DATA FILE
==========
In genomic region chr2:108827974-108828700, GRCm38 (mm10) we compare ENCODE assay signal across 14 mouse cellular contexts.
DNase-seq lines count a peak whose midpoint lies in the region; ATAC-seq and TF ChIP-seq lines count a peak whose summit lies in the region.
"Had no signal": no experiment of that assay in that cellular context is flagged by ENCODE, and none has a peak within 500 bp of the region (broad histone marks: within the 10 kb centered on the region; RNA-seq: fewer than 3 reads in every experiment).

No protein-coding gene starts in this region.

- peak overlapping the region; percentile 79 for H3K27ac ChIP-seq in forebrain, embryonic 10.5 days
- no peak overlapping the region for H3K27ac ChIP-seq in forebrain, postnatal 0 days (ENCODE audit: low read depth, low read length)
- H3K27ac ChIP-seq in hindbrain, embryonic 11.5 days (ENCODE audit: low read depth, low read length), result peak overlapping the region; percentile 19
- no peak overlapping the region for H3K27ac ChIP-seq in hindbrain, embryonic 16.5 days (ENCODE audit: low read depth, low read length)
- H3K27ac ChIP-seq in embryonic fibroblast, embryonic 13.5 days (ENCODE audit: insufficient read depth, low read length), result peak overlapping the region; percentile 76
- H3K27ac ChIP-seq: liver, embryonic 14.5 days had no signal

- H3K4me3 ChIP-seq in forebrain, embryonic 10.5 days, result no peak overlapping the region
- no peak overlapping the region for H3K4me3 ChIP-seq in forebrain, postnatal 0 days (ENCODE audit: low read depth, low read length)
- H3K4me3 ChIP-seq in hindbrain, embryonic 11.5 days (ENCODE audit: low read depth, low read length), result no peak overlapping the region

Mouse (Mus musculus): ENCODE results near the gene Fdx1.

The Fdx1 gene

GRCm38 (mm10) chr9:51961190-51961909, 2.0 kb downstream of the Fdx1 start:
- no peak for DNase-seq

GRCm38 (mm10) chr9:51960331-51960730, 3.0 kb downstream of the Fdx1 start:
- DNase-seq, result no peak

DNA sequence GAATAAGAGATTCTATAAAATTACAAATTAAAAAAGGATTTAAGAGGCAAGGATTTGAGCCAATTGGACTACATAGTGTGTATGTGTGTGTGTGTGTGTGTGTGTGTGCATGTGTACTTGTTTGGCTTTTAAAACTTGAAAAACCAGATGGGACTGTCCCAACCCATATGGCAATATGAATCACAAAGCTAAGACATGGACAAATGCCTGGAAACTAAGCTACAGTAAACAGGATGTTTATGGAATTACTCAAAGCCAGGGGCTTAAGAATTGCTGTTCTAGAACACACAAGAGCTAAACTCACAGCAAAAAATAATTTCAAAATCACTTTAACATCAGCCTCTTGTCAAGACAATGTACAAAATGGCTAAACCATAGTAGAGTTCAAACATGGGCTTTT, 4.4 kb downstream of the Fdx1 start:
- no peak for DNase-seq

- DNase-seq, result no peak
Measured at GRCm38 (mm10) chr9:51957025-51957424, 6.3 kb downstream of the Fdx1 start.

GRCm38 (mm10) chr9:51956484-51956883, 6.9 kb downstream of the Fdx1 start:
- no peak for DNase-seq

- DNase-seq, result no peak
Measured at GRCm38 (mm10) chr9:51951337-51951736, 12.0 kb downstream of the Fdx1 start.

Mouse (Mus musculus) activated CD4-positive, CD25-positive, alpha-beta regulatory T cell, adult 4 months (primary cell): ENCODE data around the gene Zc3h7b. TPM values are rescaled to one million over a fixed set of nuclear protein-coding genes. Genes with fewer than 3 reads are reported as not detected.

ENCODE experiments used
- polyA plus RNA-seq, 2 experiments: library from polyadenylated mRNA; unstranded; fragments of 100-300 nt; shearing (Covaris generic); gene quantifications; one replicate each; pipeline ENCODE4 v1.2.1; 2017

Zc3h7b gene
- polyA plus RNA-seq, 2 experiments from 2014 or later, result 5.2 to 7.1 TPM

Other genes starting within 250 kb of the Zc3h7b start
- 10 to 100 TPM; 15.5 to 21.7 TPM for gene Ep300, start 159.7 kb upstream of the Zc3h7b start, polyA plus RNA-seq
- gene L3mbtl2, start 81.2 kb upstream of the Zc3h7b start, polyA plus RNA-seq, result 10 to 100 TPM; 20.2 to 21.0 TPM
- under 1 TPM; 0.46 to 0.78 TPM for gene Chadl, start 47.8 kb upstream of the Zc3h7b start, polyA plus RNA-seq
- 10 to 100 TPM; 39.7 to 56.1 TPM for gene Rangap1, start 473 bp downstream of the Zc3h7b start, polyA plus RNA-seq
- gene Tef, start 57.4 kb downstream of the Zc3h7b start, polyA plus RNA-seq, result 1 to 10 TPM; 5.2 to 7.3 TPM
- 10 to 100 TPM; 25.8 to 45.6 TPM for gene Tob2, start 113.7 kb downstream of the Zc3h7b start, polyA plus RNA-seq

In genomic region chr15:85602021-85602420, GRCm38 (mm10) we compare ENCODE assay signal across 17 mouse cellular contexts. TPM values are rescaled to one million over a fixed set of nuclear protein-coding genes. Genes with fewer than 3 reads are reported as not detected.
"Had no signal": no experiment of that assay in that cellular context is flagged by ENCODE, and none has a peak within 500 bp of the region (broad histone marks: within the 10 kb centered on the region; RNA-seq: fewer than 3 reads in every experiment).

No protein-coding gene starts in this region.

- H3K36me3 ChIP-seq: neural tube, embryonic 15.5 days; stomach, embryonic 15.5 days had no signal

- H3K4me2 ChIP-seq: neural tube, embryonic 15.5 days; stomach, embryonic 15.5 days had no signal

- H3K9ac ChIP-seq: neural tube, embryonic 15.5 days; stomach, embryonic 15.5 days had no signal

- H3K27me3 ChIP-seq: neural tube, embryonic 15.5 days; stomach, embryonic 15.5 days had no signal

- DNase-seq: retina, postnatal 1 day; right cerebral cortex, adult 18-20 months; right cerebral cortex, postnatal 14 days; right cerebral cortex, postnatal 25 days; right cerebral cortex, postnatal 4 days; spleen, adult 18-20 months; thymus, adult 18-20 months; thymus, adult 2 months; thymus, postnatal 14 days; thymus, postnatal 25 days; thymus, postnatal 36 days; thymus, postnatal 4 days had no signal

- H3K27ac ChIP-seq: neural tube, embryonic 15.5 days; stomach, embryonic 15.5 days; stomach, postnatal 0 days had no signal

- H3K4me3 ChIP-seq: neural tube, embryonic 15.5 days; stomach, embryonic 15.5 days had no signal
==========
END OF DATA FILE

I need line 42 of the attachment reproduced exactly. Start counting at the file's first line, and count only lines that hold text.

No protein-coding gene starts in this region.